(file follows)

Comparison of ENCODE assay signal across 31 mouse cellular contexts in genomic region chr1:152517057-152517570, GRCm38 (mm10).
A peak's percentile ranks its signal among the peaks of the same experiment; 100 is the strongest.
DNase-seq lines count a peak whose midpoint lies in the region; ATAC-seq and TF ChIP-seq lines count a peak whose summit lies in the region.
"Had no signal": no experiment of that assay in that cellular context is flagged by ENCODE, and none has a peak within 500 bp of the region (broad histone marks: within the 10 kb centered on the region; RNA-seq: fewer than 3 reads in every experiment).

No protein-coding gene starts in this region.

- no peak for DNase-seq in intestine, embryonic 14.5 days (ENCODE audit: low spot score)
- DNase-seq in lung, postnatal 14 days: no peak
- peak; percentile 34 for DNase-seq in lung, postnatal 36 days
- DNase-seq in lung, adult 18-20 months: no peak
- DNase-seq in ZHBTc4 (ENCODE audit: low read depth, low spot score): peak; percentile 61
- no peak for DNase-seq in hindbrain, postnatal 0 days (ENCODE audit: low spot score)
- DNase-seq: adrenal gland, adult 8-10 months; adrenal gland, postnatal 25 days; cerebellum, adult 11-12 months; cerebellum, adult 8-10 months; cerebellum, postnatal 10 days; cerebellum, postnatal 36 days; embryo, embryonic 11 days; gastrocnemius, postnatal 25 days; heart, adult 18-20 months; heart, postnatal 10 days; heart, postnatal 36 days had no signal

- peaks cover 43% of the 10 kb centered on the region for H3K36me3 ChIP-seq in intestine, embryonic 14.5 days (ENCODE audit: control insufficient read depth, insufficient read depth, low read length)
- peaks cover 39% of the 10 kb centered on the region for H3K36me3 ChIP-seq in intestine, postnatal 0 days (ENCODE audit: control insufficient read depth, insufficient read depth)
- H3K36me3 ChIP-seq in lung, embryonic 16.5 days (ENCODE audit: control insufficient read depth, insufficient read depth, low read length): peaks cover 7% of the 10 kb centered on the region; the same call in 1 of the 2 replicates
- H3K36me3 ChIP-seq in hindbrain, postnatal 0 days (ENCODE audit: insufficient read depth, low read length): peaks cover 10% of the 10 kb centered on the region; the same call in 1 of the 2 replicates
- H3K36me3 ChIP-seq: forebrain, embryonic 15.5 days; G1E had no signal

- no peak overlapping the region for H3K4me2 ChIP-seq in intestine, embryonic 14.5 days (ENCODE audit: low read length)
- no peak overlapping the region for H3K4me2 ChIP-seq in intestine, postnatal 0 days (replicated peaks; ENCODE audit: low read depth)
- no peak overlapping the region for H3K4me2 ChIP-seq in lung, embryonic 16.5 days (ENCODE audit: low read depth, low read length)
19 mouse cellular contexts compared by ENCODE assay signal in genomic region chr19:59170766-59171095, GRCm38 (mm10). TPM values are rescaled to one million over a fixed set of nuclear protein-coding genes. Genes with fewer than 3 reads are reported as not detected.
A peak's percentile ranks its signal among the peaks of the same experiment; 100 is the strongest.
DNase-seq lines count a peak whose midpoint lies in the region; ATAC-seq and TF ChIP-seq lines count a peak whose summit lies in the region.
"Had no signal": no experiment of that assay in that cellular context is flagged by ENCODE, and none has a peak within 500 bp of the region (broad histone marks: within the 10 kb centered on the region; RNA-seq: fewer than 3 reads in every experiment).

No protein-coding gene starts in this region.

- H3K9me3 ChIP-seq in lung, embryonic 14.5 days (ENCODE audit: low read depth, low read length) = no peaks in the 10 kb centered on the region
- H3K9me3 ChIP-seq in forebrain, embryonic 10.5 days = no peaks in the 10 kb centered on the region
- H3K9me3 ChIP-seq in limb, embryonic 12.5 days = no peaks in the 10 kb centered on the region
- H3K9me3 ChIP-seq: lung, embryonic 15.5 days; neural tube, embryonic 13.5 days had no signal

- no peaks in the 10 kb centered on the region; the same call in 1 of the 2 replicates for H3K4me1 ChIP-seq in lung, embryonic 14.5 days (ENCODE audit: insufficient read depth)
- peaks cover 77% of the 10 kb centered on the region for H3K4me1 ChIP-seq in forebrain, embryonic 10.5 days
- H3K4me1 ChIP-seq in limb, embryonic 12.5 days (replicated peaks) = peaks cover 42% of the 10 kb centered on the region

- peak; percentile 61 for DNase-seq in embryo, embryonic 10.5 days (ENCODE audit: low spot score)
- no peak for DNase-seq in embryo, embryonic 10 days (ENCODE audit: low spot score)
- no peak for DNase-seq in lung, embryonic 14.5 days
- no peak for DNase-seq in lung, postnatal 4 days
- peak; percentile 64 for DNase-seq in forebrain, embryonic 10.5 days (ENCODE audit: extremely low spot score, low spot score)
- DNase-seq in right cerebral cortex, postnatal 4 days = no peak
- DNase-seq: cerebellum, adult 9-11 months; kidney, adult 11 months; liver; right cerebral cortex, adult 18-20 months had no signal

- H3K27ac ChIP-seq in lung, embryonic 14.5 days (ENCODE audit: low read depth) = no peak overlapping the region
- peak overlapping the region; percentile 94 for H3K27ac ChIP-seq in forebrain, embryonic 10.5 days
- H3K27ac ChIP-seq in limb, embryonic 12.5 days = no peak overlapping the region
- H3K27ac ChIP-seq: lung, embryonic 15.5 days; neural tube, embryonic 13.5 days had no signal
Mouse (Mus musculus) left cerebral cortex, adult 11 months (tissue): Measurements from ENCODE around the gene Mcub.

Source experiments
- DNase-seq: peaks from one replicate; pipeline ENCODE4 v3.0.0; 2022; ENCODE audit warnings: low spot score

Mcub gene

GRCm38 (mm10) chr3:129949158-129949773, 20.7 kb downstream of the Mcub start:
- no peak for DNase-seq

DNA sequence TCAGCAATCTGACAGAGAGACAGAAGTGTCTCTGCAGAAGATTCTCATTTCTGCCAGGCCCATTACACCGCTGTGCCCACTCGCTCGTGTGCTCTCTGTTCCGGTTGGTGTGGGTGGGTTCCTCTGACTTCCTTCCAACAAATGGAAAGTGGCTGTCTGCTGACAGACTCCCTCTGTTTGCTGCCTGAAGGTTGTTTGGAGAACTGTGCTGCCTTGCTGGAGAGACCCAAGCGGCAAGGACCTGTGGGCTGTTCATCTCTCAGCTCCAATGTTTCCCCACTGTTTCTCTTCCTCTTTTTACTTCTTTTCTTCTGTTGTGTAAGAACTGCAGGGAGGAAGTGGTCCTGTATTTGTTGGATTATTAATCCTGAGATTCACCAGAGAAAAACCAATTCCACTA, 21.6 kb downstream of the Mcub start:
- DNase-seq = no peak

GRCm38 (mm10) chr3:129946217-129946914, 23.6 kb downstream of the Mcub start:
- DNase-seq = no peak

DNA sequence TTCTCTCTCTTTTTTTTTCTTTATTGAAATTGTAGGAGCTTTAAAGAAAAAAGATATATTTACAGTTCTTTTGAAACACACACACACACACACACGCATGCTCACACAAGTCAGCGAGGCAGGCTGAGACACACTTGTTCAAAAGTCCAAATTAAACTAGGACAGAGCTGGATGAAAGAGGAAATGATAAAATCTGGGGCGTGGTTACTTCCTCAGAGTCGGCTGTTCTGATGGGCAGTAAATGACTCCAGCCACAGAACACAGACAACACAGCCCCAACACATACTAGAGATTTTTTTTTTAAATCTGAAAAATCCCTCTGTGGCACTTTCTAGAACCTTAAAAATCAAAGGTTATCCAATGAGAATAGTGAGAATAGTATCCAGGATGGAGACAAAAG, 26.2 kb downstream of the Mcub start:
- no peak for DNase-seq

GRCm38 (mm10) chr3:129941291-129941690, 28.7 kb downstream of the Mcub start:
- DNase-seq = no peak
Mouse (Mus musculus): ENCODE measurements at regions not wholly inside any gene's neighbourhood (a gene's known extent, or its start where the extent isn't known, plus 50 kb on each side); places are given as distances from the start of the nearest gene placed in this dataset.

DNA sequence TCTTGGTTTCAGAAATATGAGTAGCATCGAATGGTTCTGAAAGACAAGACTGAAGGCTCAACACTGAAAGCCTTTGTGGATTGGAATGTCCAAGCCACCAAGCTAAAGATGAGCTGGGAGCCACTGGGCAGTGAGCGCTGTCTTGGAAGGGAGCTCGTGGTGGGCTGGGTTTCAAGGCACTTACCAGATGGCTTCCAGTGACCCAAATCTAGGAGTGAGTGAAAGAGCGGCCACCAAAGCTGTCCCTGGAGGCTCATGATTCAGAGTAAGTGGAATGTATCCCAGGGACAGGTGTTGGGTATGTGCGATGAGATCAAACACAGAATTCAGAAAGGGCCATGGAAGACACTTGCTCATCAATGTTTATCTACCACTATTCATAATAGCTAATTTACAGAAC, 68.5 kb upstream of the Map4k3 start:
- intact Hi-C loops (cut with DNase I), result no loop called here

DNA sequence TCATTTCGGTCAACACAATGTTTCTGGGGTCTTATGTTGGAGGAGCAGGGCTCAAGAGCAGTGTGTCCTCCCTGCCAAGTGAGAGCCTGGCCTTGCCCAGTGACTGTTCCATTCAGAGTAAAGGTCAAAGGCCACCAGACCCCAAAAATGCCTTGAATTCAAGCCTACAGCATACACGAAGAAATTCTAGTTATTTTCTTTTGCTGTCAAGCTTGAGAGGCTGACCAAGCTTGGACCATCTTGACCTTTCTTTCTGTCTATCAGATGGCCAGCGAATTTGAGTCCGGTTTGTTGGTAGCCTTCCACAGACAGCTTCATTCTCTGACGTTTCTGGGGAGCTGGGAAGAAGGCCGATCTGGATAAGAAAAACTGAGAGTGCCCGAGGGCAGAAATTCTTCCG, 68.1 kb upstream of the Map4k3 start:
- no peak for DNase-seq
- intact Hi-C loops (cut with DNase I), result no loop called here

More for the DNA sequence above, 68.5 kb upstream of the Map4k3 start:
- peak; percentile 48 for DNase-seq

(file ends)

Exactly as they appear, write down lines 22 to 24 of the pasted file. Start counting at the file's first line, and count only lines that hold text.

A peak's percentile ranks its signal among the peaks of the same experiment; 100 is the strongest.
DNase-seq lines count a peak whose midpoint lies in the region; ATAC-seq and TF ChIP-seq lines count a peak whose summit lies in the region.
"Had no signal": no experiment of that assay in that cellular context is flagged by ENCODE, and none has a peak within 500 bp of the region (broad histone marks: within the 10 kb centered on the region; RNA-seq: fewer than 3 reads in every experiment).